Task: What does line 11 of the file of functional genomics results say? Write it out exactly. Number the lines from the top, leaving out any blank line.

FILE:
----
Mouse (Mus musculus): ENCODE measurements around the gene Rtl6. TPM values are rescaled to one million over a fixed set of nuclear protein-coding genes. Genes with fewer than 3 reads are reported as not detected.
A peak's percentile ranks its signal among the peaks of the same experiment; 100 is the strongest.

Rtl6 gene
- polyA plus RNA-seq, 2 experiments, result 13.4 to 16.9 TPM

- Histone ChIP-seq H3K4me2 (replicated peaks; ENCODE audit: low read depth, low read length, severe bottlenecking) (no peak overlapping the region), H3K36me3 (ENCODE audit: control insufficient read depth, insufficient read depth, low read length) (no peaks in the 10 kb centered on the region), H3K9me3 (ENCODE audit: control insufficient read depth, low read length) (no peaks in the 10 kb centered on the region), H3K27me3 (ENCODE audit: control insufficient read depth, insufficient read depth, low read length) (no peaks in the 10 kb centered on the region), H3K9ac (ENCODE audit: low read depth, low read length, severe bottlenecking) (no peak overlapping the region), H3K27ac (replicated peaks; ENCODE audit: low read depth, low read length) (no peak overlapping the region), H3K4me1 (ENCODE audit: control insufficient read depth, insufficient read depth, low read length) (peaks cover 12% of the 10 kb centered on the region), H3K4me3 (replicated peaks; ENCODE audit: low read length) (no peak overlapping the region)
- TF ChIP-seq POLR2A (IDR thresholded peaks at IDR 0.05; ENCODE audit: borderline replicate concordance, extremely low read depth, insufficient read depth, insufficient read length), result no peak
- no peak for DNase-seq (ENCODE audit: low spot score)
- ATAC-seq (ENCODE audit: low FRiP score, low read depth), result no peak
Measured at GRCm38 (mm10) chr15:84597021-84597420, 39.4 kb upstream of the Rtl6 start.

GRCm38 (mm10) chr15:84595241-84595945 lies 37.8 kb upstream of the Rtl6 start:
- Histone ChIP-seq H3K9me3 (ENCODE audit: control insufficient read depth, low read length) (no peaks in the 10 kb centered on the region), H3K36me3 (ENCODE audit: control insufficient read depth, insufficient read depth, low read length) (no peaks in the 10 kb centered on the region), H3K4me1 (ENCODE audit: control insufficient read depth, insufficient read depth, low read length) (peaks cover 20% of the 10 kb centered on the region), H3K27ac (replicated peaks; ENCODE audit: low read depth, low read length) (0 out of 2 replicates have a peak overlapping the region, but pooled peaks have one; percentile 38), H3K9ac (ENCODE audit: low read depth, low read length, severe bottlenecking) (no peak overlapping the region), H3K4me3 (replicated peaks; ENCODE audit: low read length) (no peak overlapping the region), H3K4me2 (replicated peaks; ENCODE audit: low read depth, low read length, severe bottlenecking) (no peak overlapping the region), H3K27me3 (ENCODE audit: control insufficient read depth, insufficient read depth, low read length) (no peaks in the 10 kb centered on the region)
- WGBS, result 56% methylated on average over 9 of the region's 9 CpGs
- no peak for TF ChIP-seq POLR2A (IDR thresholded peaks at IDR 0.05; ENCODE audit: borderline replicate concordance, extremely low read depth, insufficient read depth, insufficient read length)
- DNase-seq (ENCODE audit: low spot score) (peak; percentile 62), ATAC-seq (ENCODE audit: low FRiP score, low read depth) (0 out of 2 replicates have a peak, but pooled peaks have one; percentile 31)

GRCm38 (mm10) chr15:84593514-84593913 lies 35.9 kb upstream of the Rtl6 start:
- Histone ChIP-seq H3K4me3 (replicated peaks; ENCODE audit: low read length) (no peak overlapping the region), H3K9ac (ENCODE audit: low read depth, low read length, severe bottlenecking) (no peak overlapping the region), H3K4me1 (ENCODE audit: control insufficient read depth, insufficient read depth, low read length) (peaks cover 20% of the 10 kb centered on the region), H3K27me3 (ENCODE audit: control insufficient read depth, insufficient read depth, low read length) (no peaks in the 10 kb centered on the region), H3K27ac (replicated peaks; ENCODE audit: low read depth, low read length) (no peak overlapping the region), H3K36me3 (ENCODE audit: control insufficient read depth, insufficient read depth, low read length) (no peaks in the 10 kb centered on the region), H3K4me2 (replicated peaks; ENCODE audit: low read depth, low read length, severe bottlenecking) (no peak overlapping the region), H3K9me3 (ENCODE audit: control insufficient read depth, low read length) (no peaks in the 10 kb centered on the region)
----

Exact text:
- Histone ChIP-seq H3K9me3 (ENCODE audit: control insufficient read depth, low read length) (no peaks in the 10 kb centered on the region), H3K36me3 (ENCODE audit: control insufficient read depth, insufficient read depth, low read length) (no peaks in the 10 kb centered on the region), H3K4me1 (ENCODE audit: control insufficient read depth, insufficient read depth, low read length) (peaks cover 20% of the 10 kb centered on the region), H3K27ac (replicated peaks; ENCODE audit: low read depth, low read length) (0 out of 2 replicates have a peak overlapping the region, but pooled peaks have one; percentile 38), H3K9ac (ENCODE audit: low read depth, low read length, severe bottlenecking) (no peak overlapping the region), H3K4me3 (replicated peaks; ENCODE audit: low read length) (no peak overlapping the region), H3K4me2 (replicated peaks; ENCODE audit: low read depth, low read length, severe bottlenecking) (no peak overlapping the region), H3K27me3 (ENCODE audit: control insufficient read depth, insufficient read depth, low read length) (no peaks in the 10 kb centered on the region)